The issues and arguments presented on the test concern topics of general interest related to business or a variety of other subjects. A specific knowledge of the essay topic is not necessary; only your capacity to write analytically is assessed.
Each of the two essays in the Analytical Writing part of the test is graded on a scale of 0 (the minimum) to 6 (the maximum):
An essay that is totally illegible or obviously not written on the assigned topic.
An essay that is fundamentally deficient.
An essay that is seriously flawed.
An essay that is seriously limited.
An essay that is merely adequate.
An essay that is strong.
An essay that is outstanding.
Following an optional 5-minute break, you begin the Quantitative Section of the GMAT exam. This section contains 37 multiple-choice questions of two question types―Data Sufficiency and Problem Solving. Problem-Solving and Data-Sufficiency questions are intermingled throughout the section. You will be allowed a maximum of 75 minutes to complete the entire section.
The quantitative section measures the ability to reason quantitatively, solve quantitative problems, and interpret graphic data.
The quantitative section require knowledge of :
some statistics, and
some critical concepts of geometry and coordinate geometry.
After a second optional 5-minute break, you begin the Verbal Section of the GMAT exam. This section contains 41 multiple choice questions of three question types―Reading Comprehension, Critical Reasoning, and Sentence Correction. You are allowed a maximum of 75 minutes to complete the entire section.
Sentence Correction (SC)
The Sentence Correction section tests a test taker’s knowledge of American English grammar, usage, and style.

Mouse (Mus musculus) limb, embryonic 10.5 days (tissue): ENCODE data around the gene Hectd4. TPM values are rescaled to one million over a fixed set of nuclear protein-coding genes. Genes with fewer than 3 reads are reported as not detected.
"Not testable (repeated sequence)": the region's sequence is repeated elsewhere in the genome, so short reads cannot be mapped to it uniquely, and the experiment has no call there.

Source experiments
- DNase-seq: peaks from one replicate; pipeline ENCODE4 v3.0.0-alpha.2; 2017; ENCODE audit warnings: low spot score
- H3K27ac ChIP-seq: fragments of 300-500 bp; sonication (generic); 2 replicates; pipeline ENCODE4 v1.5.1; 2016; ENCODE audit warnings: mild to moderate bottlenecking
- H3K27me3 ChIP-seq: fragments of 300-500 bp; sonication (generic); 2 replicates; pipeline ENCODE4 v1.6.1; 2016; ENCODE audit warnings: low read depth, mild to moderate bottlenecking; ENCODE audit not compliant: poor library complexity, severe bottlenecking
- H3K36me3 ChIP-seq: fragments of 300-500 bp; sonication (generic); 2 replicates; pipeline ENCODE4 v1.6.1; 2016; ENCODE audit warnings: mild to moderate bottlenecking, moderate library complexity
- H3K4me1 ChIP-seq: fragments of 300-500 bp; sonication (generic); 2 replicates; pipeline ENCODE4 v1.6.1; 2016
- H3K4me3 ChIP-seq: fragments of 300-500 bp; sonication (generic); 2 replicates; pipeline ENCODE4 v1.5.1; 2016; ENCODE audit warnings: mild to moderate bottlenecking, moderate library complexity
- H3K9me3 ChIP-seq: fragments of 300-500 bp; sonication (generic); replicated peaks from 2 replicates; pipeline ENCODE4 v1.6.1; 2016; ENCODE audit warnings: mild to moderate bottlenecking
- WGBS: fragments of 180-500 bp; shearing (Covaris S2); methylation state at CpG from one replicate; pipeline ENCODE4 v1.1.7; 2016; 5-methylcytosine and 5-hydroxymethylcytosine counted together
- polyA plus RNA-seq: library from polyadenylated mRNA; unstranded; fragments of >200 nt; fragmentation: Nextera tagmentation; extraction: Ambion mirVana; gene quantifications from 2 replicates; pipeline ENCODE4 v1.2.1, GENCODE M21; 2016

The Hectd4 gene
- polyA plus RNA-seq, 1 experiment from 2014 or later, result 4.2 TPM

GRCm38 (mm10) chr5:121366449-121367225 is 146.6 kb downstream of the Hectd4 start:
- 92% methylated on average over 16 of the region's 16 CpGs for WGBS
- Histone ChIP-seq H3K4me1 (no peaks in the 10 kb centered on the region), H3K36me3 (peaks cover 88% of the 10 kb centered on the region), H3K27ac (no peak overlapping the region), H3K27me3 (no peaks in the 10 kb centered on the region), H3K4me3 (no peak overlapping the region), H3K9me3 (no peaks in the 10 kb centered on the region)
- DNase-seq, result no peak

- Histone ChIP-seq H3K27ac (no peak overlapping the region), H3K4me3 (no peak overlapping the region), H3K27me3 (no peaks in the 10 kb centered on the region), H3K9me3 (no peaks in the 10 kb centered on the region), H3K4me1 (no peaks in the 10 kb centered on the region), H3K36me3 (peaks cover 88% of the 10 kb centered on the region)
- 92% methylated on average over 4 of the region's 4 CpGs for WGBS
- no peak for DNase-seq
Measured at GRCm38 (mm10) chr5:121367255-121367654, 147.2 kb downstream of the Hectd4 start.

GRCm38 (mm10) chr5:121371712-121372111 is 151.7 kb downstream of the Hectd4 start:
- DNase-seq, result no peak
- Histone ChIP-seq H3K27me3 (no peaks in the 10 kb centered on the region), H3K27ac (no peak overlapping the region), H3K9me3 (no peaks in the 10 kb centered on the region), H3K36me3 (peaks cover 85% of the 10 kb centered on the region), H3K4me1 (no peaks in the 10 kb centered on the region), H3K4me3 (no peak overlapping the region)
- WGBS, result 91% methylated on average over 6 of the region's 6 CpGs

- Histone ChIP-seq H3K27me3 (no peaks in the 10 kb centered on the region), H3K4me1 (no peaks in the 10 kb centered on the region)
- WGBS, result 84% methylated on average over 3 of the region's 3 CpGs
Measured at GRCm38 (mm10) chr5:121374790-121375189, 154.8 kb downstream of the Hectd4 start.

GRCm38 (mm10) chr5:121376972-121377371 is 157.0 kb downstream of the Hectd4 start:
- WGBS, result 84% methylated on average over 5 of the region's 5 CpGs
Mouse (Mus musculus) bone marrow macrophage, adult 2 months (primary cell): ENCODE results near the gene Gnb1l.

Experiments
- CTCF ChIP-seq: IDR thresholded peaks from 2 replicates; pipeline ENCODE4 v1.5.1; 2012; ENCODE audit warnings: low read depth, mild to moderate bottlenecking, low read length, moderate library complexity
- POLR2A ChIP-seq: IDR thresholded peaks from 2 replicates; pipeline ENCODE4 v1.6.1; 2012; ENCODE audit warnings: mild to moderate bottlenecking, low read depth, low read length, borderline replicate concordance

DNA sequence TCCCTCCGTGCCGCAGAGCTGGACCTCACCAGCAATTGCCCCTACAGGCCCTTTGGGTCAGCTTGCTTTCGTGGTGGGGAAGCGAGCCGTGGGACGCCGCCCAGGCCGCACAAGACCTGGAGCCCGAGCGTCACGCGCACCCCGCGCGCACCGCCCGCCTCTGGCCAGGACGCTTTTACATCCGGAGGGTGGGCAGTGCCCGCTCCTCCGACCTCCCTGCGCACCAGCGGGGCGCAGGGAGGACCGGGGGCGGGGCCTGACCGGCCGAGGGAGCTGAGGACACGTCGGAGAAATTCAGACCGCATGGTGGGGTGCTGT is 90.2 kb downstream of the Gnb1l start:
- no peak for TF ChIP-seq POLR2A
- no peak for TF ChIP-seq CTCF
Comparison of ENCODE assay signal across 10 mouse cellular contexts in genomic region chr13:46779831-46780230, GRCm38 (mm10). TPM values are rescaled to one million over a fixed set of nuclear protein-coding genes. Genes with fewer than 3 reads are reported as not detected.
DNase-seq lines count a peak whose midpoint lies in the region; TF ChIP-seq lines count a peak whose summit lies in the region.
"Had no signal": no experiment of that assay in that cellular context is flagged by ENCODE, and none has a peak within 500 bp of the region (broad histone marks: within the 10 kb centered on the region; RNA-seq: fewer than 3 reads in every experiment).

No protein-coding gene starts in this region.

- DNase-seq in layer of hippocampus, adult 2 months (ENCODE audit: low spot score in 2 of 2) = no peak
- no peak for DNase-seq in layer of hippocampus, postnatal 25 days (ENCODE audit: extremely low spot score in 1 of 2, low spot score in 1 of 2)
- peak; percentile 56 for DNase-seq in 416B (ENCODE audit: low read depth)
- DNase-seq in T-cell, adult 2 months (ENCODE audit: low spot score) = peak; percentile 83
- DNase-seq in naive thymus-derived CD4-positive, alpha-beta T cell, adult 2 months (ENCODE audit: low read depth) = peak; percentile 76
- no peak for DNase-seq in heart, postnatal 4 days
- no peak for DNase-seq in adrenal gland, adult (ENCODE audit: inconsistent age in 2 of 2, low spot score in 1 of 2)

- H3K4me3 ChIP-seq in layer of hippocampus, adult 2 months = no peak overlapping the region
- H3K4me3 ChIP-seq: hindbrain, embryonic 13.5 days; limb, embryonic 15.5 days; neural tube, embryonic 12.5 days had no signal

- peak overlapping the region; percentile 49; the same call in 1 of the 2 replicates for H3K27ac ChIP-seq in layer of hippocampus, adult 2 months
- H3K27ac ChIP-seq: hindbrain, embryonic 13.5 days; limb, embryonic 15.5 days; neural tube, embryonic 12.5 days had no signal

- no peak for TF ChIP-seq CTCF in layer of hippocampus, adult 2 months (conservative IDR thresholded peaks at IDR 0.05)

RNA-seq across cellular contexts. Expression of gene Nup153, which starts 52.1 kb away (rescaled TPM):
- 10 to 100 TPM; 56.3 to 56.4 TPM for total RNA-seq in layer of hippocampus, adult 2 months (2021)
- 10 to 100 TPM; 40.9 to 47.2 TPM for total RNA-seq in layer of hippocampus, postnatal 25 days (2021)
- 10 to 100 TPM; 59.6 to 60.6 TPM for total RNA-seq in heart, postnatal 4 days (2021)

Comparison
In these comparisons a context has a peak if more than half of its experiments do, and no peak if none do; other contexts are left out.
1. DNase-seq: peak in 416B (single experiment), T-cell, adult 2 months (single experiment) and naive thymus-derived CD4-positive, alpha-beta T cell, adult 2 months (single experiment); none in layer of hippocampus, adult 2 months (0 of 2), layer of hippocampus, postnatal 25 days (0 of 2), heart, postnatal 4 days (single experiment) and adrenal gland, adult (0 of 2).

Sentence correction items consist of a sentence, all or part of which has been underlined, with five associated answer choices listed below the sentence. The first answer choice is always the same as the underlined portion of the sentence. The remaining four answer choices contain different phrasings of the underlined portion of the sentence. The test taker needs to select the best answer choices in terms of correct expression, effective expression, and proper diction.
Critical Reasoning (CR)
This tests logical thinking. Critical thinking items present an argument that the test taker is asked to analyze. Questions may ask test takers to strengthen or weaken an argument, draw a conclusion from an argument, or identify assumptions of an argument. Questions of this type ask the examinee to analyze and evaluate the reasoning in short paragraphs or passages. The examinee should select the best answer to the question without making assumptions violating common sense.
Reading Comprehension (RC)
Reading comprehension tests how well you understand the passage and the information in it. The passages are typically 200 to 350 words, covering topics from social sciences, biological sciences, physical sciences, and business. Each passage has three or more questions based on its content. The questions ask about the main point of the passage, some details mentioned in the passage, or require you to logically inferr from the passage, or need you to tell the author’s tone or attitude.
Overall, the Verbal section of the GMAT measures your ability to :
read and comprehend written material,
reason and evaluate arguments, and
correct written material to conform to standard written English
To register for the test, please visit http://www.mba.com. If you are based in Beijing/Shanghai/Hong Kong, you are advised to book the test at least one month in advance of your desired date. If you need assistance or any other information, please write to email@example.com.